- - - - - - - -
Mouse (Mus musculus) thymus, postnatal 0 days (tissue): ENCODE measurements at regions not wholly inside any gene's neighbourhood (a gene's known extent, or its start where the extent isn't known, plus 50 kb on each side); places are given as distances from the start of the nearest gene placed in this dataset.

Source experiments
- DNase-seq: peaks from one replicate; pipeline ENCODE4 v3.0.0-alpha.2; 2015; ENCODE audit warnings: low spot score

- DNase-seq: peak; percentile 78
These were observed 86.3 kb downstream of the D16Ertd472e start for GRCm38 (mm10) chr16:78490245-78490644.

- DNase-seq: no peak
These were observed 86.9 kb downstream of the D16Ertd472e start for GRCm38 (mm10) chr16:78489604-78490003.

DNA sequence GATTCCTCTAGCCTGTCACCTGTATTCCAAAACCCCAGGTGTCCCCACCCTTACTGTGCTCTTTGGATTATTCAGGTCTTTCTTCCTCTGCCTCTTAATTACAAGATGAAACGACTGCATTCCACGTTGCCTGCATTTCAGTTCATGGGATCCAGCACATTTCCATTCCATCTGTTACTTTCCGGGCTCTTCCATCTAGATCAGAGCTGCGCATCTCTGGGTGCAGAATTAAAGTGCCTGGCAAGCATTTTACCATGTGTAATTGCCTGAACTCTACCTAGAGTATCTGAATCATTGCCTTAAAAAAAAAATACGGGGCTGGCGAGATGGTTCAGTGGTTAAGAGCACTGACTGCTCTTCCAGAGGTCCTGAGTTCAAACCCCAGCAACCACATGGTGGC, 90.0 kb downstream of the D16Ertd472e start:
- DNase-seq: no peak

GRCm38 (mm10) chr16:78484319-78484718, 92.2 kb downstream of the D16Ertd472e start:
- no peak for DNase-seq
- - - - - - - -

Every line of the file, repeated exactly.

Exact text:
Mouse (Mus musculus) thymus, postnatal 0 days (tissue): ENCODE measurements at regions not wholly inside any gene's neighbourhood (a gene's known extent, or its start where the extent isn't known, plus 50 kb on each side); places are given as distances from the start of the nearest gene placed in this dataset.

Source experiments
- DNase-seq: peaks from one replicate; pipeline ENCODE4 v3.0.0-alpha.2; 2015; ENCODE audit warnings: low spot score

- DNase-seq: peak; percentile 78
These were observed 86.3 kb downstream of the D16Ertd472e start for GRCm38 (mm10) chr16:78490245-78490644.

- DNase-seq: no peak
These were observed 86.9 kb downstream of the D16Ertd472e start for GRCm38 (mm10) chr16:78489604-78490003.

DNA sequence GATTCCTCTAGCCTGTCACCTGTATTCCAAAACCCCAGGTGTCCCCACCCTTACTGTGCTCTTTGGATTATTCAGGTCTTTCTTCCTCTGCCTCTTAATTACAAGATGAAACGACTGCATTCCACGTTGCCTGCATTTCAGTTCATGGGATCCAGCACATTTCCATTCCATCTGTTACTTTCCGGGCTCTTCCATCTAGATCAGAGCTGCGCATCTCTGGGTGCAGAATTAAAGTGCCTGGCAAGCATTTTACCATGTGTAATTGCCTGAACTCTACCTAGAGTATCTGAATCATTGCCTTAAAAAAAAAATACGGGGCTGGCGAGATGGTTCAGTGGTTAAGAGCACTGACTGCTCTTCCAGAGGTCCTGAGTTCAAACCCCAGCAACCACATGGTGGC, 90.0 kb downstream of the D16Ertd472e start:
- DNase-seq: no peak

GRCm38 (mm10) chr16:78484319-78484718, 92.2 kb downstream of the D16Ertd472e start:
- no peak for DNase-seq